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Because theobromine and caffeine are both present in chocolate, a pet should never eat anything related to chocolate. If she hasn’t eaten much and isn’t showing any signs of illness, it shouldn’t be a major concern. However, you must keep a close eye on her for the next 48 hours.
This is due to the fact that a pet’s susceptibility to ingesting harmful substances appears to be “individual.” Despite the fact that small amounts of chocolate appear to be harmless to some pets, other pets may be poisoned simply by licking. It is impossible to predict which pets will be more sensitive at this time.
As previously stated, she should be receiving decontamination in the ER at this time. However, because we are fully aware of the expense of the ER, keep a close eye on her at home for the next 48 hours. And if anything unusual occurs, go to the ER right away.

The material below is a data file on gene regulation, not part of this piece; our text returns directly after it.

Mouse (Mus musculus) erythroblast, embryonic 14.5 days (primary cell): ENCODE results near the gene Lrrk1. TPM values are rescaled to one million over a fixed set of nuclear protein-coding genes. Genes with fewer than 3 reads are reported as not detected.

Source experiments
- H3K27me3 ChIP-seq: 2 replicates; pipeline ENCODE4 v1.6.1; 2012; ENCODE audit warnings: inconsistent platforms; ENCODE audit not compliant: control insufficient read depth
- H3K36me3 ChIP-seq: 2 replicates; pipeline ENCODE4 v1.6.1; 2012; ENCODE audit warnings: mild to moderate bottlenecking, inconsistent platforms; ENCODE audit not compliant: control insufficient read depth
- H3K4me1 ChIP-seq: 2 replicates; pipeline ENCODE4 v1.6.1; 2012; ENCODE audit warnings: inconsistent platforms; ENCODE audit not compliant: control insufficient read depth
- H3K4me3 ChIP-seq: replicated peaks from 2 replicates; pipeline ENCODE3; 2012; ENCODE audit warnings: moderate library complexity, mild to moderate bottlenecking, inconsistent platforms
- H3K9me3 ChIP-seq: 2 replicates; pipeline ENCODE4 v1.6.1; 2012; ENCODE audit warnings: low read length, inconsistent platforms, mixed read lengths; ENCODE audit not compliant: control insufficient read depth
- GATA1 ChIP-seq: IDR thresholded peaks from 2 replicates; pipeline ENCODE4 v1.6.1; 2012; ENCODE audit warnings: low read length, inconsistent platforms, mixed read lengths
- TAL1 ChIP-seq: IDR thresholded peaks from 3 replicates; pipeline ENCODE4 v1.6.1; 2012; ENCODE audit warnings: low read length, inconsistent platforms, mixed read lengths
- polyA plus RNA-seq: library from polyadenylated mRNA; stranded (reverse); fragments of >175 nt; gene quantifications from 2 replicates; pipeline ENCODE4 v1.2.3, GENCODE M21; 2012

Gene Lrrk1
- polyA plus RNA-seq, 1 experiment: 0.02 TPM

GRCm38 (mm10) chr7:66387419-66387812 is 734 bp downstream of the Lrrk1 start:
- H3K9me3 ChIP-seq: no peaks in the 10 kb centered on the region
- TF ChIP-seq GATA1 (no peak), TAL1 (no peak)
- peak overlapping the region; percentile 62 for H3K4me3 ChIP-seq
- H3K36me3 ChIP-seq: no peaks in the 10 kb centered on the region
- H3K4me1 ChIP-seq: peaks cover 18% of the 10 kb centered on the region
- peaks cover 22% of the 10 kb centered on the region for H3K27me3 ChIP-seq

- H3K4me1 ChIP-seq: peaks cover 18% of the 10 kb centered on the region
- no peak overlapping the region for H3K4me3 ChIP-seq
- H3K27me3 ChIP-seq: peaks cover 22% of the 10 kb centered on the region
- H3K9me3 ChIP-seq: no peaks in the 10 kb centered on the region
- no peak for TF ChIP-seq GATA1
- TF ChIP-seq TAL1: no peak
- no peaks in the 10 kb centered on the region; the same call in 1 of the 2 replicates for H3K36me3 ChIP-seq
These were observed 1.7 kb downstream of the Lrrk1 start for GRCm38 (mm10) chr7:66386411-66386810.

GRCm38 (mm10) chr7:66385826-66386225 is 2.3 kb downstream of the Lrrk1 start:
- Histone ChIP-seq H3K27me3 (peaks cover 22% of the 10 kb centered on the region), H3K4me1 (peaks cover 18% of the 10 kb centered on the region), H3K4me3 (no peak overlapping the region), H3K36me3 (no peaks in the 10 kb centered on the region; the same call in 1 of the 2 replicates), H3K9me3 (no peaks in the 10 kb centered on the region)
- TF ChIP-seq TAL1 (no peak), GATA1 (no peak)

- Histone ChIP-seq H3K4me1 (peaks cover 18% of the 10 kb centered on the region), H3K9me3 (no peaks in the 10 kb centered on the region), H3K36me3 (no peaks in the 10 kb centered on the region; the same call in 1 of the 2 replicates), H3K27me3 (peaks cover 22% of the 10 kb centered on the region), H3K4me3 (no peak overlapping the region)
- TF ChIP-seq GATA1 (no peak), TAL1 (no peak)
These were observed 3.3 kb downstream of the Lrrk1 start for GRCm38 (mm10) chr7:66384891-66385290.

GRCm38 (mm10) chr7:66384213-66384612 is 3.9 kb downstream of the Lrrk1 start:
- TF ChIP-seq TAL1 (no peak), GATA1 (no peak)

These are simple home remedies, but not solutions.
1. To induce vomiting, use less than 3% hydrogen peroxide.
2. Avoid Using Activated Charcoal in the Home.
3. Contact the ASPCA Poison Control Hotline.
They will provide you with professional advice and assistance in treating a potentially poisoned pet. I think the service is the most cost-effective option for animal poison control care. <tel:8884264435|(888) 426-4435>
Please do not hesitate to ask any further questions you may have. Thank you.